A Series of Twenty-one Heliotype Plates Illustrating the Progressive Stages of the Eruption.

Powers, Samuel A.

Boston : S. A. Powers, 1882.

Description : [4] p., [21 l.] pl. ; ill: 21 phot. ; 23.5 cm.

Photographs : 21 stub bound heliotypes.

Subject : Skin — Variola.

Notes :

The head nurse, Mr. Powers, who has been in this service for the last sixteen years, has been discovered to be a good photographer; and, with the consent of the patients, several excellent photographs have been obtained at different stages of the disease. The opportunities for seeing photographs of this kind are so rare that we have thought it well to publish herewith one taken on the eleventh day of the eruption, which shows in a marked degree the typical umbilicated pustules, on the legs, in a severe case of discrete small-pox. The entire surface of the skin presented the same appearance except on the face, where the eruption was confluent. This patient was discharged perfectly well at the end of twentyfour days, with comparatively little pitting. In fact the man was well some considerable time before he left; but as a few crusts remained on the skin, and as he was sure to convey contagion thereby, he was kept at the hospital until all chance of danger had been removed. In very many of the cases, particularly the mild ones, the patients are isolated for some time after they have recovered, for this reason.—Excerpt from the annual report of the Boston Board of Health, 1881-1882.

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Samuel Powers and his wife, Mary F., worked together as superintendents of Boston's small-pox hospitals. Mary died in November following the publication of this book, the first photographic journal of small-pox, and the Board of Health elected the Powers' daughter, Cora E., to her mother's position.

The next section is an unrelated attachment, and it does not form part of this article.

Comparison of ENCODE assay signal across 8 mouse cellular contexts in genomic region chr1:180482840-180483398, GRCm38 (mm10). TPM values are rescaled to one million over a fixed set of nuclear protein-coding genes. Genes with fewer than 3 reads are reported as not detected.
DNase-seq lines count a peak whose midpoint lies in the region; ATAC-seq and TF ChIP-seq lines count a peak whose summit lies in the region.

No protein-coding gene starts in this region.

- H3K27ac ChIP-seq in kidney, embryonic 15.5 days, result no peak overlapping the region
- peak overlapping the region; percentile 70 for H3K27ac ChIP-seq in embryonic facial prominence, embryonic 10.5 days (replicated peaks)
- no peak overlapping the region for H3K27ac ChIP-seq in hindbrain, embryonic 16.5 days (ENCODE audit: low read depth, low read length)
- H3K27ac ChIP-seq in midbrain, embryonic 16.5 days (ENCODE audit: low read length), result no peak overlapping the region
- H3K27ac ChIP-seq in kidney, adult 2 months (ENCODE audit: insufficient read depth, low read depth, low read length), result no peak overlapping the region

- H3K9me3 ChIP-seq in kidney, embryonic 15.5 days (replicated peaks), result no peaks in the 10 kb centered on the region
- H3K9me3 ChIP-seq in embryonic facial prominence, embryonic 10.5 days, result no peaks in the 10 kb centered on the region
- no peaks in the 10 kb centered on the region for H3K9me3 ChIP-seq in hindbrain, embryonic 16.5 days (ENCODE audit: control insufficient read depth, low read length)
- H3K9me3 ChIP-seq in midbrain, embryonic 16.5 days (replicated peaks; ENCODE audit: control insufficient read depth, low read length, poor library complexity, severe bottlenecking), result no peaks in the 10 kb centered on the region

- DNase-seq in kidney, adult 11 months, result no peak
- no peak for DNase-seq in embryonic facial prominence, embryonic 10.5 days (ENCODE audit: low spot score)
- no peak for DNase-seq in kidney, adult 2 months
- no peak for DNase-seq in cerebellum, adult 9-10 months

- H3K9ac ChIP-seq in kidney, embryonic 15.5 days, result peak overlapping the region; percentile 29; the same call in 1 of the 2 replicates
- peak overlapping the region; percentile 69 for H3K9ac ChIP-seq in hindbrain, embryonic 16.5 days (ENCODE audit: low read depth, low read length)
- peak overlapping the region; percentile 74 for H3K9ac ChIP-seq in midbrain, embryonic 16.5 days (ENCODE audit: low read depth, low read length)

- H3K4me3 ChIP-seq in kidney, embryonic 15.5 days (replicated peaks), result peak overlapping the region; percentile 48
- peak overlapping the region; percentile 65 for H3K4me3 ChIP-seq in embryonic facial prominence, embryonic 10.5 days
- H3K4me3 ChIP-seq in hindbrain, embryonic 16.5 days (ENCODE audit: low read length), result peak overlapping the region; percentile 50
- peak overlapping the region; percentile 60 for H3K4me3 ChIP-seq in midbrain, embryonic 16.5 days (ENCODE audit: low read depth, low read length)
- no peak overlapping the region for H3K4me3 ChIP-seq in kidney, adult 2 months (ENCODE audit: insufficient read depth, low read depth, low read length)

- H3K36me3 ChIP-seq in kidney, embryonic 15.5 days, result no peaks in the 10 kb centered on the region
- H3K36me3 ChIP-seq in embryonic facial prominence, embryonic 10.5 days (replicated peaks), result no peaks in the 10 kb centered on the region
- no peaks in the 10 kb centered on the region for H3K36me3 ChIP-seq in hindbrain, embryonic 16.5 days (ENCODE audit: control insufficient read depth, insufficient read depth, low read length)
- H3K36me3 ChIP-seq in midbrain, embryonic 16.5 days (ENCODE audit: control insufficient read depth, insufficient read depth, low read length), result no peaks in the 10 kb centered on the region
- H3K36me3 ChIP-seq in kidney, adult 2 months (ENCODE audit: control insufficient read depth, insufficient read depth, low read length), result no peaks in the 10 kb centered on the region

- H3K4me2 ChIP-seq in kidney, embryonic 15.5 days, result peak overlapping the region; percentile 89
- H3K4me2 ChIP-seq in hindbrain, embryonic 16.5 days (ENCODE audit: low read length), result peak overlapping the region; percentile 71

The plates are not numbered, but the 20th photograph was reproduced in the annual report of the Boston Board of Health for 1881-1882 (vide supra). Powers did not hold a medical degree and could not provide any written illumination on the disease process recorded by the photographs. The only text in this book, besides the title page, is this brief "advertisement" at the beginning:

       The following plates represent the appearance of variola at different stages of the eruption.
       The first sixteen pictures show its appearance on the same patient, from the third to the fourteenth day, when it began to disappear. The patient entered the hospital on the ninth day of October, 1881, and remained until the second day of November following, when he was discharged well.
       The remaining plates are of patients in the same hospital, and all were under the professional care of the City Physician of Boston.

Superintendent Small-pox Hospital, Boston.

Clicking on the thumbnail image below will bring up a slide show of the convalescent seated on the edge of his sick bed. There is a selection of 11 images, one for each day of the illness beginning with day three when he entered the hospital and was diagnosed with smallpox. Because there are so many images, the slide show takes a little while to preload. Please be patient.

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